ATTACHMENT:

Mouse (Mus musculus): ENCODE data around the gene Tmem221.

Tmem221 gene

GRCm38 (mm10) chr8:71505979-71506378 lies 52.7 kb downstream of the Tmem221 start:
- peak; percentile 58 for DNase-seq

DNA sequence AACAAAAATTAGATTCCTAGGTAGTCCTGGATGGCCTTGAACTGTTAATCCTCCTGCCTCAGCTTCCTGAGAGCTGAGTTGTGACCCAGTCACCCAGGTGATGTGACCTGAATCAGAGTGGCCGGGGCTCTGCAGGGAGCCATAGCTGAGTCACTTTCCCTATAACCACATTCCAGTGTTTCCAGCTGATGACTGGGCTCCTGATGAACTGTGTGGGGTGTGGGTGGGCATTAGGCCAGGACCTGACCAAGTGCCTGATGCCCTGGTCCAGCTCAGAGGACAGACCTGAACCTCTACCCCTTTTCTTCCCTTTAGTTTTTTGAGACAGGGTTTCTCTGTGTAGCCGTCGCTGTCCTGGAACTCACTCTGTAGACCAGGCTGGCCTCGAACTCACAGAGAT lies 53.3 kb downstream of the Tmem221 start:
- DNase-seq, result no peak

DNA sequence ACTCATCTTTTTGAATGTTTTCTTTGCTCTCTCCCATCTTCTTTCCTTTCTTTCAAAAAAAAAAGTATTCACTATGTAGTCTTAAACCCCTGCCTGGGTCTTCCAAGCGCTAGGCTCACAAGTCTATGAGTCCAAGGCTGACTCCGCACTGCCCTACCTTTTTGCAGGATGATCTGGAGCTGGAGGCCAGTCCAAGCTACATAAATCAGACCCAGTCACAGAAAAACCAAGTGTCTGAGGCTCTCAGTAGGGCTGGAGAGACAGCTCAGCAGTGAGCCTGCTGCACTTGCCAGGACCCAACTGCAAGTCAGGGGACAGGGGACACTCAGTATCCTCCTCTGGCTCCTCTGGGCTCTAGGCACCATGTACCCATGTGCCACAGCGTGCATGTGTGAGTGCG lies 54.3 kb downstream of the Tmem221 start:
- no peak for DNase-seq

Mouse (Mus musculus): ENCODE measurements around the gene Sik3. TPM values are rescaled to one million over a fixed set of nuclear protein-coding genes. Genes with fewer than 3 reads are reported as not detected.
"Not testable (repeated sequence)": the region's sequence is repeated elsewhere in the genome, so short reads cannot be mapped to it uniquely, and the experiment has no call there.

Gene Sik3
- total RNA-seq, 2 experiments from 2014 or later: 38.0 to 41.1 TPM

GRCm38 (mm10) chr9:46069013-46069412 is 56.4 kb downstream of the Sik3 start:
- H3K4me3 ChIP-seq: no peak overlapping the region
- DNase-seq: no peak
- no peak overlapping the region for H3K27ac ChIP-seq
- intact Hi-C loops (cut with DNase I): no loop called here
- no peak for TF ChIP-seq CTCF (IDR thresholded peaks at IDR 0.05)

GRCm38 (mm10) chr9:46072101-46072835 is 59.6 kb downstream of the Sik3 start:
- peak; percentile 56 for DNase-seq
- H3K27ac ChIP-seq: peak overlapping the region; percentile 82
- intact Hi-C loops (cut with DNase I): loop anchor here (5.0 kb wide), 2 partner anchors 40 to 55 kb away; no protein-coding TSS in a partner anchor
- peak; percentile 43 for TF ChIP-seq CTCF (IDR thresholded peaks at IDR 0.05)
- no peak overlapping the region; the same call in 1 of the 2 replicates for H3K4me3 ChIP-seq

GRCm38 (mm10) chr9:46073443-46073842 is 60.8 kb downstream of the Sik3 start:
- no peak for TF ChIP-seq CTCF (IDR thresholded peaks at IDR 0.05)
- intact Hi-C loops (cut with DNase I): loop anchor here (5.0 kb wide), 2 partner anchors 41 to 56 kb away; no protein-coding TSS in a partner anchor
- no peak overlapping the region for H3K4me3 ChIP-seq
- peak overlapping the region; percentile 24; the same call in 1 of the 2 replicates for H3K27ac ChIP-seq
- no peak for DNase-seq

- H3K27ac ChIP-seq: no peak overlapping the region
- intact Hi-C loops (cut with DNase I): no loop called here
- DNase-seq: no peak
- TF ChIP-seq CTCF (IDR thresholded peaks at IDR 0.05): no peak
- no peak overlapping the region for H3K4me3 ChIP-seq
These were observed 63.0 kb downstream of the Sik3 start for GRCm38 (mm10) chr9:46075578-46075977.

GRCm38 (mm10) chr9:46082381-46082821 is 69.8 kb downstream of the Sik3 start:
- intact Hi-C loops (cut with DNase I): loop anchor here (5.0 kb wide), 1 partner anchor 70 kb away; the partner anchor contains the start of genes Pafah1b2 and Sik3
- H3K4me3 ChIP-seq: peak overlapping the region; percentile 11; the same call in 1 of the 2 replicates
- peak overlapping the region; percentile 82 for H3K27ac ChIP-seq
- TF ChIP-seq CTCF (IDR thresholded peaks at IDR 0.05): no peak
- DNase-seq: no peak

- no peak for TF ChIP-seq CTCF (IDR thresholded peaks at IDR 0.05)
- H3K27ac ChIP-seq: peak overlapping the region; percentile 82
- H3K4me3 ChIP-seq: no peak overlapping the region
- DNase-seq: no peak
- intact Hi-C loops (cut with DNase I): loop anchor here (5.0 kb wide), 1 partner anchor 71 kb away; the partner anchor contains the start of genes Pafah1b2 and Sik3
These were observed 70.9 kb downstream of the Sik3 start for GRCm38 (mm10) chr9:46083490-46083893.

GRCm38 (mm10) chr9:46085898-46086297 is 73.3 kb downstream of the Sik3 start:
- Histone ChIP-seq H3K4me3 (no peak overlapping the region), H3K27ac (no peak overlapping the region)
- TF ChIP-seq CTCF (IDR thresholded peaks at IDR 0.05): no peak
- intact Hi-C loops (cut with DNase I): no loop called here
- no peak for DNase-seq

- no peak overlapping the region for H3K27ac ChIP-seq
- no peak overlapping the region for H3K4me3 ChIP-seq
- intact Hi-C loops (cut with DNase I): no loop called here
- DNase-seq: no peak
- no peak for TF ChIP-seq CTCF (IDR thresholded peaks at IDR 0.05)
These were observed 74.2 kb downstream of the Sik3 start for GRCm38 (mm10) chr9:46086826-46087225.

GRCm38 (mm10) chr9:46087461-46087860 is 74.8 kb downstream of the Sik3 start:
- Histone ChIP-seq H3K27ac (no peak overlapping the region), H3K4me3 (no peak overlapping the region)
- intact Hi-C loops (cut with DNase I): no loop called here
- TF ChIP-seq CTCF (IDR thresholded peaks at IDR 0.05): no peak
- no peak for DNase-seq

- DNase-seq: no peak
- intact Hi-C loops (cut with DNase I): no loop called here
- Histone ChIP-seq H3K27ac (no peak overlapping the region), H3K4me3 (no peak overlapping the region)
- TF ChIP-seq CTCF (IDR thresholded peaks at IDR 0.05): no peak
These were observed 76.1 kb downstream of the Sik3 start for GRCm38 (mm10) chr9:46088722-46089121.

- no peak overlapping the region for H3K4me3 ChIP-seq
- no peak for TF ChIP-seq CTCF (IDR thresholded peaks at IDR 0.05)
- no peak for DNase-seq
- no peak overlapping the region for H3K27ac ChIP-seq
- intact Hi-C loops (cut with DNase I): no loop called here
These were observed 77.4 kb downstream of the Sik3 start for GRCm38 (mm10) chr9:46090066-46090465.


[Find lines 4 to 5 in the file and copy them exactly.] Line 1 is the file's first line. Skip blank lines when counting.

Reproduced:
- peak; percentile 58 for DNase-seq

DNA sequence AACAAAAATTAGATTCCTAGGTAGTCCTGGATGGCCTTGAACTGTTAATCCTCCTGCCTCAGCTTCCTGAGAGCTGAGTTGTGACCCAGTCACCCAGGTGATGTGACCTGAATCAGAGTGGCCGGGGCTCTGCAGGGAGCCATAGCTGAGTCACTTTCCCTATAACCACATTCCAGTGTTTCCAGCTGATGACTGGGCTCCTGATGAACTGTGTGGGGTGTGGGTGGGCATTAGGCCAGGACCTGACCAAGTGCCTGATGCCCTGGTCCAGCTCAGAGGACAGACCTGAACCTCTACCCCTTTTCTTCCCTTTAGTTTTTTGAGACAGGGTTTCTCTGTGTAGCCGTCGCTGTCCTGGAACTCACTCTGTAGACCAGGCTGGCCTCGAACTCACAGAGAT lies 53.3 kb downstream of the Tmem221 start: